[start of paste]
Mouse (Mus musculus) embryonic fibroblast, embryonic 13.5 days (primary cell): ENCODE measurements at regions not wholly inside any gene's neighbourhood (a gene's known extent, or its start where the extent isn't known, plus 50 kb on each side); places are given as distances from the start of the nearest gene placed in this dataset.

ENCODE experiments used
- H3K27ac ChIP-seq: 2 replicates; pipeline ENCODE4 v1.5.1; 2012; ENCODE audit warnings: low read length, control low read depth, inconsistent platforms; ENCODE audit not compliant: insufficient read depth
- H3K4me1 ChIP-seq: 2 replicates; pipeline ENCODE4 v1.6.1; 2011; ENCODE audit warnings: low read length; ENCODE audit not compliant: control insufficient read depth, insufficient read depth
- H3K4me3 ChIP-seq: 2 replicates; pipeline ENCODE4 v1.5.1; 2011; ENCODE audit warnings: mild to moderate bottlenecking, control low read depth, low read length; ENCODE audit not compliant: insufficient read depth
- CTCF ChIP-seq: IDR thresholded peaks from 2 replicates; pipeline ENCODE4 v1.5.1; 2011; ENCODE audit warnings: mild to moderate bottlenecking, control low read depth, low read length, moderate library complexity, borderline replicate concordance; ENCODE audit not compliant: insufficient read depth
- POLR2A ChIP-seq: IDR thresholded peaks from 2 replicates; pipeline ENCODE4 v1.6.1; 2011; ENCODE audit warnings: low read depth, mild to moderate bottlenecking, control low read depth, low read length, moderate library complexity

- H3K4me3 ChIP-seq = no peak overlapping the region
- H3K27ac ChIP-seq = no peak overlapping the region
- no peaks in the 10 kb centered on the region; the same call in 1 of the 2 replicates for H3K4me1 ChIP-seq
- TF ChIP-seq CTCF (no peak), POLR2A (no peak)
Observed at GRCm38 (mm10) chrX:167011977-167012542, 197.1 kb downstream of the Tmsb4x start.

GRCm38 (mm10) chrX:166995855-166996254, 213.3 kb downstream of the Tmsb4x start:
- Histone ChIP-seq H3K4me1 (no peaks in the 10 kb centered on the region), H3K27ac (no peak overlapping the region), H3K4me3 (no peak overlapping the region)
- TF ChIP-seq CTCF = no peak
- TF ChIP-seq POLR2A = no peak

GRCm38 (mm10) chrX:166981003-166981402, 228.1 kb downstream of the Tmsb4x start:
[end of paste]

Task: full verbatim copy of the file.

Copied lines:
Mouse (Mus musculus) embryonic fibroblast, embryonic 13.5 days (primary cell): ENCODE measurements at regions not wholly inside any gene's neighbourhood (a gene's known extent, or its start where the extent isn't known, plus 50 kb on each side); places are given as distances from the start of the nearest gene placed in this dataset.

ENCODE experiments used
- H3K27ac ChIP-seq: 2 replicates; pipeline ENCODE4 v1.5.1; 2012; ENCODE audit warnings: low read length, control low read depth, inconsistent platforms; ENCODE audit not compliant: insufficient read depth
- H3K4me1 ChIP-seq: 2 replicates; pipeline ENCODE4 v1.6.1; 2011; ENCODE audit warnings: low read length; ENCODE audit not compliant: control insufficient read depth, insufficient read depth
- H3K4me3 ChIP-seq: 2 replicates; pipeline ENCODE4 v1.5.1; 2011; ENCODE audit warnings: mild to moderate bottlenecking, control low read depth, low read length; ENCODE audit not compliant: insufficient read depth
- CTCF ChIP-seq: IDR thresholded peaks from 2 replicates; pipeline ENCODE4 v1.5.1; 2011; ENCODE audit warnings: mild to moderate bottlenecking, control low read depth, low read length, moderate library complexity, borderline replicate concordance; ENCODE audit not compliant: insufficient read depth
- POLR2A ChIP-seq: IDR thresholded peaks from 2 replicates; pipeline ENCODE4 v1.6.1; 2011; ENCODE audit warnings: low read depth, mild to moderate bottlenecking, control low read depth, low read length, moderate library complexity

- H3K4me3 ChIP-seq = no peak overlapping the region
- H3K27ac ChIP-seq = no peak overlapping the region
- no peaks in the 10 kb centered on the region; the same call in 1 of the 2 replicates for H3K4me1 ChIP-seq
- TF ChIP-seq CTCF (no peak), POLR2A (no peak)
Observed at GRCm38 (mm10) chrX:167011977-167012542, 197.1 kb downstream of the Tmsb4x start.

GRCm38 (mm10) chrX:166995855-166996254, 213.3 kb downstream of the Tmsb4x start:
- Histone ChIP-seq H3K4me1 (no peaks in the 10 kb centered on the region), H3K27ac (no peak overlapping the region), H3K4me3 (no peak overlapping the region)
- TF ChIP-seq CTCF = no peak
- TF ChIP-seq POLR2A = no peak

GRCm38 (mm10) chrX:166981003-166981402, 228.1 kb downstream of the Tmsb4x start: